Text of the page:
My husband is a Doukhobor, which means (among other things) that butter is a very important part of his diet. It’s something that his mother makes regularly, as though whipping up a batch of homemade cultured butter was as simple as breathing.
Initially I was daunted by my lack of a churn, butter press and all the rest those museum pieces. However, it turns out that making butter is really easy and fun! Now we make butter whenever we have leftover whipping cream in the fridge.
Making butter in a mason jar
This recipe is designed to be made in a 1 quart mason jar. And the whole recipe can be made by shaking the jar of whipping cream. However, I usually kick start the process by using the whipping attachment on my stick blender (affiliate link.)
When it’s fully whipped, then I put the lid on the jar and start to shake. At first it feels like nothing is happening, but just keep shaking. It takes about 10 minutes of shaking to get the butter to separate.
This is a perfect activity for kids. It’s like a pass the parcel game, everyone wants to be the one who is shaking when the butter finally separates.
Homemade Cultured Butter
It’s easy and fun to turn whipping cream into butter. Homemade cultured butter tastes divine. Serve it plain and salted, or flavour it with herbs and garlic. See the bottom of the post for more flavour suggestions.
- Prep Time: 20 minutes
- Total Time: 20 minutes
- Yield: 1 cup 1x
- Category: Condiment
- Method: Fermented
- Cuisine: French
- 2 cups whipping cream
- Culture (see notes)
- Scant 1/4 tsp salt, to taste
- Mix the whipping cream and the culture in a 1 quart jar. Leave it on the counter to culture for at least 12 hours.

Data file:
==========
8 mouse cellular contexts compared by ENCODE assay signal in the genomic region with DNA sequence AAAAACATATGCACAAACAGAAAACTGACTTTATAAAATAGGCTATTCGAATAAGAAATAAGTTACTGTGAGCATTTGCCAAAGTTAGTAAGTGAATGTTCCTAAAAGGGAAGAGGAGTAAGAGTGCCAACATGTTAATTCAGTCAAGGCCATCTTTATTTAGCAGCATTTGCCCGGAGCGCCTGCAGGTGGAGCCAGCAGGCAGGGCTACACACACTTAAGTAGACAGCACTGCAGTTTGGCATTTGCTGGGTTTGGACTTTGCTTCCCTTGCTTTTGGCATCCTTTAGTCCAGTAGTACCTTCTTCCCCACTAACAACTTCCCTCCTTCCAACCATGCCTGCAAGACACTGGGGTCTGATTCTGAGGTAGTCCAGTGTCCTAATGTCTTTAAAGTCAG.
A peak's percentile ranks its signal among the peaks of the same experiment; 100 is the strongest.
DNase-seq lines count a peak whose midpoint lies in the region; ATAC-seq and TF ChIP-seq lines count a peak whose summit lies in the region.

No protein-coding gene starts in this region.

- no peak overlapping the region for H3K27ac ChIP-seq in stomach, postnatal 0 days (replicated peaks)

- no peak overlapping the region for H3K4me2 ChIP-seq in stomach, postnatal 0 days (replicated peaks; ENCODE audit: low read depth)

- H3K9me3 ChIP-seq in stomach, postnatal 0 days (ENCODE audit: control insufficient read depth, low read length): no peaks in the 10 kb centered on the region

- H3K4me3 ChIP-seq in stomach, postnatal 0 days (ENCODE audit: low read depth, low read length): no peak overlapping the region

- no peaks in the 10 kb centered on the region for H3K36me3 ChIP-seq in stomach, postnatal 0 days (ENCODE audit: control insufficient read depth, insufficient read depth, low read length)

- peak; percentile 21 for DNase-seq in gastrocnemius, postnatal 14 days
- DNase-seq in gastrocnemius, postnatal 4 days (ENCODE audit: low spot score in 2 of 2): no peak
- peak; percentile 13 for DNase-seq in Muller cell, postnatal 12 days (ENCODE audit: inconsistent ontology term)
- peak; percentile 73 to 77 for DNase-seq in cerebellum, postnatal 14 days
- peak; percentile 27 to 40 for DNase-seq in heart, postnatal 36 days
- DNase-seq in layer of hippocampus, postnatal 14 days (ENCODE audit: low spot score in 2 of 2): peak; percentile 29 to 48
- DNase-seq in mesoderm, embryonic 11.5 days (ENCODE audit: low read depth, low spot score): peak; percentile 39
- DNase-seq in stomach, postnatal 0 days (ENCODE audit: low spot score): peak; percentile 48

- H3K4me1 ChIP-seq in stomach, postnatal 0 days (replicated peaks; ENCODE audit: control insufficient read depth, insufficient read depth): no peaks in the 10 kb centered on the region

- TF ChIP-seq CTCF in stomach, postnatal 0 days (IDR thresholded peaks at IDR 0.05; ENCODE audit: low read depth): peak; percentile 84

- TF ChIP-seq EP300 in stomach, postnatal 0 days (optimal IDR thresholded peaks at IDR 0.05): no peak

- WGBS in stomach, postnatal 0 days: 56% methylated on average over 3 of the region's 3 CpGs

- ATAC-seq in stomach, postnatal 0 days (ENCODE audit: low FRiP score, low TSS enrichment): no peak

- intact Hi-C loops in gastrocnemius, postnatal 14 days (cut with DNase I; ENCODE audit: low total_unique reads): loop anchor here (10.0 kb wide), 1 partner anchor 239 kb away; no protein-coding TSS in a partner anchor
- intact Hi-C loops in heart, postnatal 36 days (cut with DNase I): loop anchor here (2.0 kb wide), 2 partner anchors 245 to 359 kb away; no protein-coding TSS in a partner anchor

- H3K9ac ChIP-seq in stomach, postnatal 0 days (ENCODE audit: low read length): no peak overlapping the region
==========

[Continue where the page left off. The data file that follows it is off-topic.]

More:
- When you’re ready to make butter, start by whipping the cream. You can do this with a hand mixer, or by shaking the jar of whipping cream.
- The whipping cream will thicken so that it seems like nothing is happening, but keep shaking/whipping. After about 10 to 15 minute the butter fat will separate from the buttermilk. (See photo above).
- Keep shaking until all the buttermilk has separated and the butter has formed into a ball.
- Scoop the butter out into a bowl. You want to extract all the buttermilk possible to prevent the butter from going off. Start by pressing the butter into the bowl with the back of a spoon. Pour any buttermilk that comes out back into the jar. When you’ve squeezed out all the buttermilk, rinse the butter with cold water, then press the butter out with a spoon again.
- Rinse the butter with cold water a second time, and press out any remaining buttermilk.
- After all the liquid has drained away, sprinkle on the salt (and any additional flavours). Mix everything into the butter with the spoon and put it into a container for serving and storage.
- Unsalted butter needs to be stored it in the fridge. Otherwise, salted cultured butter can stay on the counter for up to a week.
- Unpasturized cream will naturally ferment without any additional culture. However, store-bought cream can be cultured with milk kefir grains, 2 tbsp cultured sour cream, or 2 tbsp cultured buttermilk.
- This recipe is designed for a 1 quart mason jar worth of butter. The 2 cups of cream turns into about 1 cup of butter and 1 cup of buttermilk.
- The buttermilk is AMAZING. My kids make butter just so they can drink the buttermilk! Alternatively, you can use the buttermilk for baking. Fresh buttermilk is much sweeter than store-bought buttermilk.
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Homemade butter is perfect for making flavoured butters. It’s easy to mix flavours in when you add salt to the soft butter. After mixing in the flavours, let the butter sit for 2 hours to infuse the flavours before serving.
Store flavoured butter in the fridge for up to a week. You can also freeze flavoured butter if you aren’t going to use it up right away.
I like storing butter in rolls of wax paper (see picture above.) It makes serving easy! Using a knife scrape the butter onto a piece of wax paper, and roughly roll into a tube. Then twist the ends of the paper to keep the roll closed.
Here are five of my favourite flavours of butter:
- 1/4 cup of finely diced chives and parsley
- 1/4 cup of finely diced fresh basil
- 1 tsp fresh lemon juice and 2 tbsp lemon zest
- 2 cloves of finely diced fresh garlic or 1 tsp garlic powder
- 1/4 cup honey with 2 tsp cinnamon